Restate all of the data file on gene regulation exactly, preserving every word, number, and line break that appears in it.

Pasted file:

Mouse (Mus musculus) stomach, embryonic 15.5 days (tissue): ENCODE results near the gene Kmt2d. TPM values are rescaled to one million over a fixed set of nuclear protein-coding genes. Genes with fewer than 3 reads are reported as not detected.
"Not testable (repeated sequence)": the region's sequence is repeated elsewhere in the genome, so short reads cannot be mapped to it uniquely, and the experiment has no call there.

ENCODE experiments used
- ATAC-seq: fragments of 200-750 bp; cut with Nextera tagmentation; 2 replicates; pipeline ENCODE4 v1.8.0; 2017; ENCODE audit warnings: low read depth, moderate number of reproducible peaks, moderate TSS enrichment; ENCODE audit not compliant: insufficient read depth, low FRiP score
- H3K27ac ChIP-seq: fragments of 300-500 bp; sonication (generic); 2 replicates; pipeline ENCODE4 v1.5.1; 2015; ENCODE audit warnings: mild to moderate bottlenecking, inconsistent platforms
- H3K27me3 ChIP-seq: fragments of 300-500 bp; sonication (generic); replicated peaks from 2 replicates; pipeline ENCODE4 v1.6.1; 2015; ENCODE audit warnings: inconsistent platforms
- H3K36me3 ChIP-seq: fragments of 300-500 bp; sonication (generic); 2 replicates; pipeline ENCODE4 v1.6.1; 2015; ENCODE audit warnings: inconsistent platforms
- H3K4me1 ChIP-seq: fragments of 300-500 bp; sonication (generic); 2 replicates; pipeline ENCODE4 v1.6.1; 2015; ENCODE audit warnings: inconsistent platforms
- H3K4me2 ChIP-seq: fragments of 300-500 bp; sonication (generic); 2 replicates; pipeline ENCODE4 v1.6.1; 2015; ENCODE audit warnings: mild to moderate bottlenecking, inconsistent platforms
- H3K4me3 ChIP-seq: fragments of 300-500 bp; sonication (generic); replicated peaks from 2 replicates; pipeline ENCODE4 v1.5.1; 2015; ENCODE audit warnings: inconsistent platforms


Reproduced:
Mouse (Mus musculus) stomach, embryonic 15.5 days (tissue): ENCODE results near the gene Kmt2d. TPM values are rescaled to one million over a fixed set of nuclear protein-coding genes. Genes with fewer than 3 reads are reported as not detected.
"Not testable (repeated sequence)": the region's sequence is repeated elsewhere in the genome, so short reads cannot be mapped to it uniquely, and the experiment has no call there.

ENCODE experiments used
- ATAC-seq: fragments of 200-750 bp; cut with Nextera tagmentation; 2 replicates; pipeline ENCODE4 v1.8.0; 2017; ENCODE audit warnings: low read depth, moderate number of reproducible peaks, moderate TSS enrichment; ENCODE audit not compliant: insufficient read depth, low FRiP score
- H3K27ac ChIP-seq: fragments of 300-500 bp; sonication (generic); 2 replicates; pipeline ENCODE4 v1.5.1; 2015; ENCODE audit warnings: mild to moderate bottlenecking, inconsistent platforms
- H3K27me3 ChIP-seq: fragments of 300-500 bp; sonication (generic); replicated peaks from 2 replicates; pipeline ENCODE4 v1.6.1; 2015; ENCODE audit warnings: inconsistent platforms
- H3K36me3 ChIP-seq: fragments of 300-500 bp; sonication (generic); 2 replicates; pipeline ENCODE4 v1.6.1; 2015; ENCODE audit warnings: inconsistent platforms
- H3K4me1 ChIP-seq: fragments of 300-500 bp; sonication (generic); 2 replicates; pipeline ENCODE4 v1.6.1; 2015; ENCODE audit warnings: inconsistent platforms
- H3K4me2 ChIP-seq: fragments of 300-500 bp; sonication (generic); 2 replicates; pipeline ENCODE4 v1.6.1; 2015; ENCODE audit warnings: mild to moderate bottlenecking, inconsistent platforms
- H3K4me3 ChIP-seq: fragments of 300-500 bp; sonication (generic); replicated peaks from 2 replicates; pipeline ENCODE4 v1.5.1; 2015; ENCODE audit warnings: inconsistent platforms